From the very beginning of my term of office, I have argued that if we want to avoid paralysis in foreign policy, we should consider taking certain decisions without the full unanimity of the 27. Last February, when the launch of Operation Irini to monitor the arms embargo on Libya was blocked, I raised the question whether it was reasonable for one country to be able to prevent the other 26 from moving forward when it would not participate in the operation anyway.
It is not, of course, about subjecting all foreign policy decisions to qualified majority voting. But it could be used in areas where we have frequently been blocked in the past – sometimes for reasons totally unrelated to the issue – such as on human rights or sanctions. In her State of the Union speech, Ursula Von Der Leyen, the President of the Commission, took up this proposal but the President of the European Council, Charles Michel, expressed his disagreement.
Other possibilities certainly exist. It is sometimes preferable, and this has already happened to me, to make a public announcement on a substantial position supported by 25 Member States rather than having to wait before publishing a declaration supported by all 27 Member States but reduced to the lowest common denominator.
As the Treaty provides, “constructive abstention” can also be used when a country does not support a position without preventing the Union from moving forward. This is how, for example, the EULEX mission in Kosovo was launched in 2008.
I hope that we will be able to discuss ways of facilitating foreign policy decision-making in the coming months, particularly in the framework of the Conference on the Future of Europe. There is indeed an urgent need for the EU to increase its capacity to act in a dangerous world.
We can push back Euroscepticism
We have also seen a rise in Euroscepticism across many Member States in recent years. It is often difficult for ‘us’ – academics, policy makers etc. – to do what populists do: simplify issues to address emotions first. It will always be easier to shout “America first” than to call for a rules-based international order.
The detail of the Commission’s work and our complex institutional dynamics are indeed difficult to translate into emotions. But we Europeans can be proud of our work. We have built a system that combines lasting peace, political freedom and social cohesion like nowhere else in the world.
However, there are also more objective reasons for this rise in Euroscepticism. After the 2001 and 2008 crises, it took us a long time to show enough solidarity to turn the situation around. So much so that these crises, which originated in the malfunctioning of American finance, eventually had more lasting consequences in Europe than in the United States.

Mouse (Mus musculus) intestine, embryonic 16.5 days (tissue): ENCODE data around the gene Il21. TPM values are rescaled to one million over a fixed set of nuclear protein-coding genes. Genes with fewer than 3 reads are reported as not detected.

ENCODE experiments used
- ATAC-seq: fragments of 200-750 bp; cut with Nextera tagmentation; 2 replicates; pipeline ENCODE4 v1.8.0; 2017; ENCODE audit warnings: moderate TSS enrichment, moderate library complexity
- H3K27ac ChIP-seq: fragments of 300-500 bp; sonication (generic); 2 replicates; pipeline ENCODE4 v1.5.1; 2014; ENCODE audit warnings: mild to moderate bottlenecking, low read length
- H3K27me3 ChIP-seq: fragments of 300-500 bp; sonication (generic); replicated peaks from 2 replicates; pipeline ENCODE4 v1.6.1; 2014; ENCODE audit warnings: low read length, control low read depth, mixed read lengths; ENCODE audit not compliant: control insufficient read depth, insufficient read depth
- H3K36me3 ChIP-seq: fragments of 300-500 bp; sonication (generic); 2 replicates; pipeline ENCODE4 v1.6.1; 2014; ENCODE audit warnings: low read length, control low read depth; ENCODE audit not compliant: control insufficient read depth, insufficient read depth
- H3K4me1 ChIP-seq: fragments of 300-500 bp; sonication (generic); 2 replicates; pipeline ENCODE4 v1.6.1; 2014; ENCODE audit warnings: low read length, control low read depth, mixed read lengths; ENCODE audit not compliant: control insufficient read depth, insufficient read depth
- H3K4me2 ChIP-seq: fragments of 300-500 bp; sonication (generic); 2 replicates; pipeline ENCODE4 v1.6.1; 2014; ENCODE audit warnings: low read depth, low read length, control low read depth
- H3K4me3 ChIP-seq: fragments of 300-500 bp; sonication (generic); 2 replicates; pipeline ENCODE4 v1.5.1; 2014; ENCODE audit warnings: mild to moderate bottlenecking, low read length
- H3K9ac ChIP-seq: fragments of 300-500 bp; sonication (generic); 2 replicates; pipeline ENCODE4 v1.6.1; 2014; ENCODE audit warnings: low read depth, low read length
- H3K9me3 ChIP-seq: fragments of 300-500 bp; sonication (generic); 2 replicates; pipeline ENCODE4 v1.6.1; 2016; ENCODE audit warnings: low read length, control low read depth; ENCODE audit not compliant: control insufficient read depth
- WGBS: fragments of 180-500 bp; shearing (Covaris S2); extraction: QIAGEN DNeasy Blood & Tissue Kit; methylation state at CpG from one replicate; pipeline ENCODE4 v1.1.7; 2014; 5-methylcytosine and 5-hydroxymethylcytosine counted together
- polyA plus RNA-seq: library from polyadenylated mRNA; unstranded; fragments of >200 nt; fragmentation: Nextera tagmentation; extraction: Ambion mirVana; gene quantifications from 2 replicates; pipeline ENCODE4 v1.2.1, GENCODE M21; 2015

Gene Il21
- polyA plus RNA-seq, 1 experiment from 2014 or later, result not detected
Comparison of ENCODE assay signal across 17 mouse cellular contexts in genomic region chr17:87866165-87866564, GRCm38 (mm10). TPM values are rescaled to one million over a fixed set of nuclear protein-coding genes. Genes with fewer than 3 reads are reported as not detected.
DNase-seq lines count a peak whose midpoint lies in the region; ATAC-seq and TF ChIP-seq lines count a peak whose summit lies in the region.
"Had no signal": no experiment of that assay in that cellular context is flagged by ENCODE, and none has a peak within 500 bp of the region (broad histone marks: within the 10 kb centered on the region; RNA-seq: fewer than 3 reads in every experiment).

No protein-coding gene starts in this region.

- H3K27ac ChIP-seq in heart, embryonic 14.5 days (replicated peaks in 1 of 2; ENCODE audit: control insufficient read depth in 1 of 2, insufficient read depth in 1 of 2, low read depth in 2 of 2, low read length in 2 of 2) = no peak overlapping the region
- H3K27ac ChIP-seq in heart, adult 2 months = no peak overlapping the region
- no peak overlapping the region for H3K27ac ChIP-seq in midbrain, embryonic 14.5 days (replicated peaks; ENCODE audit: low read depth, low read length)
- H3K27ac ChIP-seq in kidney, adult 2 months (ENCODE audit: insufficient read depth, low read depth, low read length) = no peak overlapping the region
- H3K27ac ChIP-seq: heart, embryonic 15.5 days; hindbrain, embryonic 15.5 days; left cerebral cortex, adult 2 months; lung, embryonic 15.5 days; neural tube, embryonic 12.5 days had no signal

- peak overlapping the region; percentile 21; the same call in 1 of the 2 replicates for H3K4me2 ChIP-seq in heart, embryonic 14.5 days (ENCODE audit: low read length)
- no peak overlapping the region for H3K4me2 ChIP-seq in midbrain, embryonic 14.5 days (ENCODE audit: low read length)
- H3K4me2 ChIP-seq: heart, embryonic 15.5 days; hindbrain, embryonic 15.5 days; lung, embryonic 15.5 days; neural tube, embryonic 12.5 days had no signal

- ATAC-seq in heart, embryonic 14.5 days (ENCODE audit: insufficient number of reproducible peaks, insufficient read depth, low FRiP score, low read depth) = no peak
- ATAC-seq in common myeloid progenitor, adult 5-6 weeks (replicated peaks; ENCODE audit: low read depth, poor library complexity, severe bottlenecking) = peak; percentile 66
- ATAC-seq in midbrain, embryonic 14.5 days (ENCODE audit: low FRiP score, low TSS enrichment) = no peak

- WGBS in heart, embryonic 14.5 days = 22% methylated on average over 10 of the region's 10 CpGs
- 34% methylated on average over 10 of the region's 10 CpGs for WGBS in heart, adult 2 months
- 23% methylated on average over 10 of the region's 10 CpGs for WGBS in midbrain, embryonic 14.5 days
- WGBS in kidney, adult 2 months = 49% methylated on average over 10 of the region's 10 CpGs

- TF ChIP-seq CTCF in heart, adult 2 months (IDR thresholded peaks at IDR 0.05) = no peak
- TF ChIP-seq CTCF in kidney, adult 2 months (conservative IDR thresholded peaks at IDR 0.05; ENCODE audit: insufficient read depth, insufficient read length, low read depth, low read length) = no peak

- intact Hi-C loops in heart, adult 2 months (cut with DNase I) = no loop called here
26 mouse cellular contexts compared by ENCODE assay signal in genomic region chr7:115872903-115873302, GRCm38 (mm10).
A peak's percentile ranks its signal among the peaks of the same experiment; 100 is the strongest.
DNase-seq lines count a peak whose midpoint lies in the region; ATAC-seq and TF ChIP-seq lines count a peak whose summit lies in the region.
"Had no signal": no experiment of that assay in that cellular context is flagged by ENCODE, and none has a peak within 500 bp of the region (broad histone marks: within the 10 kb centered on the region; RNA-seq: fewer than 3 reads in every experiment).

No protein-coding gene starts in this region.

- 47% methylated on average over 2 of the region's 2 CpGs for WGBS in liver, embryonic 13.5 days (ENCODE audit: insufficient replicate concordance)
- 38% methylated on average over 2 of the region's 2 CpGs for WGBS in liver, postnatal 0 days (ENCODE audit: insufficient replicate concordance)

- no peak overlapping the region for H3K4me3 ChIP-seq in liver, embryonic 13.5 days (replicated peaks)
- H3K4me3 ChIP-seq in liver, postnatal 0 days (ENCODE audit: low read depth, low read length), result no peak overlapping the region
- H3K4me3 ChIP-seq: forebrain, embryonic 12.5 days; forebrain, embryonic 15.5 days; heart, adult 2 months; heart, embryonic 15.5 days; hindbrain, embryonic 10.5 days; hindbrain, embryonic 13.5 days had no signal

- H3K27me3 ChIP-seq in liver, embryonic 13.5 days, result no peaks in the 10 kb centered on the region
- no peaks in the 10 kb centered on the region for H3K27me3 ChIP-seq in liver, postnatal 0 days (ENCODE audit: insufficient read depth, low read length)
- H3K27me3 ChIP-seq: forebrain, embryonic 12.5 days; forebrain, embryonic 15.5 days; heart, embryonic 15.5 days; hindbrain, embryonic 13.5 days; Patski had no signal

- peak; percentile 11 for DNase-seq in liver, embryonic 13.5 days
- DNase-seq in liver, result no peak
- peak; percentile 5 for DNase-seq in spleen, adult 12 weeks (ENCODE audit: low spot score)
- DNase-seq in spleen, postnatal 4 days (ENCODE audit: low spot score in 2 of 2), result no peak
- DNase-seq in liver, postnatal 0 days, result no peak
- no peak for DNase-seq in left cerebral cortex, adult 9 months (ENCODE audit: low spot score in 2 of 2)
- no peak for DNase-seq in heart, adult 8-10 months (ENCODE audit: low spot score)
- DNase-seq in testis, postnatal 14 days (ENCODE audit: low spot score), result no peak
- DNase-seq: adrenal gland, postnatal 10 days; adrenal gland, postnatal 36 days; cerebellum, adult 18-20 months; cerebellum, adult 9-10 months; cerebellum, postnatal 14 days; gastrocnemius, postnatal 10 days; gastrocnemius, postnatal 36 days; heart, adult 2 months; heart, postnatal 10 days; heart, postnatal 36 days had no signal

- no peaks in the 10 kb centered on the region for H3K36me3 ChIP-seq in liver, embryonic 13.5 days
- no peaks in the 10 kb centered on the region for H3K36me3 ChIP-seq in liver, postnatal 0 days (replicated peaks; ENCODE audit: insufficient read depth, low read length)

Europe has also been slow to take action to control abuses related to the posting of workers or to limit excessive tax competition between European countries. However, the Union is now determined to fight more actively, in both the social and fiscal fields, against these infringements on genuine, free, and undistorted competition.
As we have seen in the COVID-19 pandemic, we have also been unable, for the time being, to set limits on a deindustrialisation process that leaves us highly dependent in many sectors. Likewise, we have not been able to make Europe a significant actor in the digital economy, which is essential for the future.
However, the importance of a more active industrial policy is now acknowledged, and we have already taken substantial steps to better protect our businesses and rebalance our trade relations with our external partners. There is indeed a strong economic dimension behind the development of Europe’s ‘strategic autonomy’.
The current crisis has finally shown that we have learned the lessons from our past difficulties. This time, Member States, the European Commission, the European Central Bank and the European Council have reacted quickly and strongly. We have obviously succeeded in making the euro area more resilient, although we still need to strengthen the international role of our common currency.
Thanks to our social systems, which are the most developed in the world, it has also been possible to cover the entire European population in terms of health, while safeguarding Europeans’ incomes and jobs better than elsewhere.
However, the sanitary and economic crisis has affected EU countries in very different ways. Many of the most affected countries were also among those most affected during the 2008 crisis, limiting their ability to respond to the COVID-19 crisis. This raised the risks of further widening the gaps within the EU.
It was therefore essential to support these countries. This is what the Commission proposed with the “Next Generation EU” initiative, endorsed by the European Council last July. Even though it has yet to be finalised, this initiative breaks important taboos by allowing the Union to issue a common debt and make significant financial transfers to the most affected countries, not only in the form of loans but also as direct grants.